Ahh, jellyfish. So loved, and yet so misunderstood. Who isn’t mesmerized as we watch them drift aimlessly in the ocean or in the aquarium (but hopefully not in our bathtub.) They seem to beckon us to reach out to pet them, or at least say “hi.” But, as we get older and wiser, we soon know that touching or petting them is not the best idea when it comes to some jellyfish. Some sting you . . . and it really hurts. And others can kill you with their sting, so you have to take this seriously. Luckily most jellyfish species live in what is known as the ocean’s “Twilight Zone.” Not much is known about this dark ocean area since it is commonly misunderstood and explored. It’s not for amateurs, and even wizened divers know how to keep their bounds. But in a mangrove-fringed lake in the middle of the Western Pacific, visitors are lured from across the globe to slip into the water with millions of these quivering creatures. It’s Jellyfish Lake in Micronesia’s Palau, and it’s absolutely magical. And you can be a part of it, if you really want to. See below.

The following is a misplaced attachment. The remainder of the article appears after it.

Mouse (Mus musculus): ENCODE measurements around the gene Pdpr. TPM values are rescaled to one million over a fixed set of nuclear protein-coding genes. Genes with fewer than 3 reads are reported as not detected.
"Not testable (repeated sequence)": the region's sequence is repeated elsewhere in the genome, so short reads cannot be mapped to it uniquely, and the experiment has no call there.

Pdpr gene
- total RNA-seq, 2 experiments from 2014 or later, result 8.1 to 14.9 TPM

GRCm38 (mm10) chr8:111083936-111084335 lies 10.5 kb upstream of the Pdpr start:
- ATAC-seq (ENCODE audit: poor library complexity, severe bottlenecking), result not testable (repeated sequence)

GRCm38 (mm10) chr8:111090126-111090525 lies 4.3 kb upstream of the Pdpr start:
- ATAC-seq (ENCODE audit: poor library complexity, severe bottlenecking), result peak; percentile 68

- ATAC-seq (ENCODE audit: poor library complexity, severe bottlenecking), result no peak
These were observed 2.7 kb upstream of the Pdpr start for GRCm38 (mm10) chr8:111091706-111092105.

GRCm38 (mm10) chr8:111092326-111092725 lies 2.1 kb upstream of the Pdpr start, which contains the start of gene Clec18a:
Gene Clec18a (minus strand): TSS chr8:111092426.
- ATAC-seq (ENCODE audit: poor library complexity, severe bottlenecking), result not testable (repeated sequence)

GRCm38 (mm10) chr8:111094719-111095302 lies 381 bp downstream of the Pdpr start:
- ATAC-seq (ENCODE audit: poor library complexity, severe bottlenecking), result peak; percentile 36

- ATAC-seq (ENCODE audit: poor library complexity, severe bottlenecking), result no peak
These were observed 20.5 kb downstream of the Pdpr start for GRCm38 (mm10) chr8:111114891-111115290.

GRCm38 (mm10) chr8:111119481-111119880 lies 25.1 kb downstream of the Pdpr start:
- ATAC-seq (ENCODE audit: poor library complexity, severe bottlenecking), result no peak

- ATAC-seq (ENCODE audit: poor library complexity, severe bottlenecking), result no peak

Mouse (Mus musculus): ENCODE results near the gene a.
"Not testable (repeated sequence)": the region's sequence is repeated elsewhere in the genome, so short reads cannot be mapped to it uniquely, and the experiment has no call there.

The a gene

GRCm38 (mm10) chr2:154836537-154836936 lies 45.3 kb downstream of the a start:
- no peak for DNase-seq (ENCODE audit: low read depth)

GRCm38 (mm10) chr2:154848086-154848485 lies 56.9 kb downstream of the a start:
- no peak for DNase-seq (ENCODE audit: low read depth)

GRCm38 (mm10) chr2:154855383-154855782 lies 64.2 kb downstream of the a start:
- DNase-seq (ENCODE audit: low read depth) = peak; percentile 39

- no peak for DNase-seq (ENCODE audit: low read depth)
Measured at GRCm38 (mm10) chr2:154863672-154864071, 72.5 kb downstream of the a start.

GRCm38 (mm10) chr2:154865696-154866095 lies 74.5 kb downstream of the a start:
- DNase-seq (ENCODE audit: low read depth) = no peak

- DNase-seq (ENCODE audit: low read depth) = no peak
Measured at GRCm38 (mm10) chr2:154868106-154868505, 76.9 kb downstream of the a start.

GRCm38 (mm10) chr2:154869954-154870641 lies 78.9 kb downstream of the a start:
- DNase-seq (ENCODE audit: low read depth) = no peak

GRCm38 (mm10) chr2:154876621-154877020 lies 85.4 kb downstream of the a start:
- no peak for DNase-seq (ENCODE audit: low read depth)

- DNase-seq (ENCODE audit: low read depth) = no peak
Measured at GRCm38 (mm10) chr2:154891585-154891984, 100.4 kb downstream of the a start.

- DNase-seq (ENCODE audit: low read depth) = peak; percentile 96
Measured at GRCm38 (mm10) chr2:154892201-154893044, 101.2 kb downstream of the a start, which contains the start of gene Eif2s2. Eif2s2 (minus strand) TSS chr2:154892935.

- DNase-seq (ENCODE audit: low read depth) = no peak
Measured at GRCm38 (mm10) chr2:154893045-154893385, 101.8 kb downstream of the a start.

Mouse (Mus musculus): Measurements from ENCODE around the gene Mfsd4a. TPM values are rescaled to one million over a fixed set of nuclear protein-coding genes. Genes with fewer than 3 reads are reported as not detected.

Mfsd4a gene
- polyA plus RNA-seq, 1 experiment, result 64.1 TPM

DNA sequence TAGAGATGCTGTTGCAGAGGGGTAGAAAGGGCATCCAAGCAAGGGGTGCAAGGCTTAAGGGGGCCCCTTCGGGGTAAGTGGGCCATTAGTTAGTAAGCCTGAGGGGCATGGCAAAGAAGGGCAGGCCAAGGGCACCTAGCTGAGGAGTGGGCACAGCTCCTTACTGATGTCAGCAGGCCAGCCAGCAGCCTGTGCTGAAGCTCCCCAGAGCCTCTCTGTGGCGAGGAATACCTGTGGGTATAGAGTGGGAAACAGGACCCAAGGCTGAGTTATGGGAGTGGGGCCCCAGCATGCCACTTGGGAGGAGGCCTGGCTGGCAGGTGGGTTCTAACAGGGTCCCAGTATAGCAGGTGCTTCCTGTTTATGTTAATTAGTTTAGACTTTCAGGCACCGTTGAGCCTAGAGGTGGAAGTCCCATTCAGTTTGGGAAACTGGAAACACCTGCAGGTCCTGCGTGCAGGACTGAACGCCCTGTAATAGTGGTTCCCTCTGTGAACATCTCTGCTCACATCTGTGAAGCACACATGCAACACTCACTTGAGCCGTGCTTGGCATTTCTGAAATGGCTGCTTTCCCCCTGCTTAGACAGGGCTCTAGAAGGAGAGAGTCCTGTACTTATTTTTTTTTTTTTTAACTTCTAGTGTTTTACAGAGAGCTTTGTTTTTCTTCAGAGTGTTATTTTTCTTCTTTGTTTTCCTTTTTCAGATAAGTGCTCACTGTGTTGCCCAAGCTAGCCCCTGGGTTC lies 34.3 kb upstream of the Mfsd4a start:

It’s quite a trek to get there, so be prepared. It’s eight hours from Honolulu to Guam, then on to Yap, and—finally—to Palau’s most populous island, Koror. But, if this is dream for you, then you can have at it. And our affiliate friends, Going, can get you there. Want to dive in? Click here. And sign up with Going to get ready for the trip of a lifetime.
Expedia can get you to Palau and beyond. Flights, stays and activities. Click here.